Vet college researchers develop brucellosis vaccineBy Jeffrey S. Douglas
Spectrum Volume 18 Issue 37 - August 8, 1996
A brucellosis vaccine developed in the Virginia-Maryland Regional College of Veterinary Medicine has been endorsed as the official brucellosis vaccine by the United States Department of Agriculture.
Official approval of the RB-51 vaccine means that it will likely replace the existing Strain 19 vaccine as the world-wide standard in protection against brucellosis, a global animal- and human-health problem that causes millions of dollars in production losses each year, according to Gerhardt Schurig of the college's Department of Biomedical Sciences and Pathobiology.
Brucellosis, a bacterial disorder caused by the Brucella abortus organism, is largely controlled in the United States and western Europe, yet it remains a significant threat in Africa, the Middle East, Central and South America, and other developing areas of the world.
Brucellosis can be caught from eating under-cooked meat and unpasteurized dairy products from infected animals, or by handling infected tissues. In humans, it causes undulant fever, characterized by malaise, aches, and fevers up to 103-104 degrees. In animals, it causes reproductive disorders resulting in the abortion of infected fetuses.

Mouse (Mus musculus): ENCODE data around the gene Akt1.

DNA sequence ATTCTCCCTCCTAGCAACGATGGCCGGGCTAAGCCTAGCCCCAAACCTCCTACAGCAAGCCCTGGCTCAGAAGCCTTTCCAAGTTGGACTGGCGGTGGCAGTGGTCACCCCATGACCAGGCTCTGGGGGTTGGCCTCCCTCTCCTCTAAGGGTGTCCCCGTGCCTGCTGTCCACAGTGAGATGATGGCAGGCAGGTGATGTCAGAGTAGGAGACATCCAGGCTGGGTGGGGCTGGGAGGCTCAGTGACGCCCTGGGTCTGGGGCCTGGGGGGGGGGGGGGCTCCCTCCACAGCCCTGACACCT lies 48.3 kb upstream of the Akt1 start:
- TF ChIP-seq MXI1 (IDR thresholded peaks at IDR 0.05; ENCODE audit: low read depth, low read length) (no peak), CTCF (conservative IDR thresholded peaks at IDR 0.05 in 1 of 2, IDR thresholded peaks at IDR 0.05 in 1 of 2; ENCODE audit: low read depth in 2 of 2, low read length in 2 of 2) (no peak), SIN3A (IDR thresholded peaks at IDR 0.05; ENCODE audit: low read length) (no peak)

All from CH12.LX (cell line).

Much of the brucellosis work done in the VMRCVM over the past 10 years has been structured upon RB51, a mutant strain of Brucella abortus Schurig developed in the early 1980s.
The mutant strain RB51 vaccine, which was trademarked by Virginia Tech Intellectual Properties in 1992, is unable to cause disease and has major serological advantages over existing vaccines. One of the most important is that it is precise enough that vaccinated animals may be distinguished serologically from infected animals, a feature that enables regulatory agencies and producers to avoid costly over-condemnations and expensive retesting.
With funding from the USDA, and working in the college's Center for Molecular Medicine and Infectious Disease (CMMID), Schurig and his colleagues are continuing to perfect the vaccine and develop new approaches for vaccination using modern genetic-engineering techniques. Faculty members participating in the project include Schurig, an immunologist, molecular biologist Stephen Boyle, bacteriologist Nathan Sriranganathan, and virologist Thomas Toth.
Schurig and his colleagues were recently awarded a $415,000 grant from the United States Army Medical Research and Development Command to develop a vaccine that will protect people from brucellosis. Work continues on that project.
CMMID is home to one of the nation's leading research programs into brucellosis. The VMRCVM has conducted nearly $1 million worth of research into brucellosis over the past 10 years, and has received five major grants from the USDA and other funding agencies.